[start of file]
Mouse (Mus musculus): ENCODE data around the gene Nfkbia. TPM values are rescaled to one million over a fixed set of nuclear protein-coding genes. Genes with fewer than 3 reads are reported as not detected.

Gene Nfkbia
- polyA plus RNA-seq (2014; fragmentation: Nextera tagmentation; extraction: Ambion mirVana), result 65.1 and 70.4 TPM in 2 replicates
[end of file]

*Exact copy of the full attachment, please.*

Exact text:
Mouse (Mus musculus): ENCODE data around the gene Nfkbia. TPM values are rescaled to one million over a fixed set of nuclear protein-coding genes. Genes with fewer than 3 reads are reported as not detected.

Gene Nfkbia
- polyA plus RNA-seq (2014; fragmentation: Nextera tagmentation; extraction: Ambion mirVana), result 65.1 and 70.4 TPM in 2 replicates